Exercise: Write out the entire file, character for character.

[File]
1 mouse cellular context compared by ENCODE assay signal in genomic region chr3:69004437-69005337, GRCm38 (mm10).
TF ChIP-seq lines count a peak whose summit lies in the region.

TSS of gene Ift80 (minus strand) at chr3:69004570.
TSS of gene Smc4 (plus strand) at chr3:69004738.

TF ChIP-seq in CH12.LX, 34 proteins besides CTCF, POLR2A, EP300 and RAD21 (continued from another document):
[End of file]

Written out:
1 mouse cellular context compared by ENCODE assay signal in genomic region chr3:69004437-69005337, GRCm38 (mm10).
TF ChIP-seq lines count a peak whose summit lies in the region.

TSS of gene Ift80 (minus strand) at chr3:69004570.
TSS of gene Smc4 (plus strand) at chr3:69004738.

TF ChIP-seq in CH12.LX, 34 proteins besides CTCF, POLR2A, EP300 and RAD21 (continued from another document):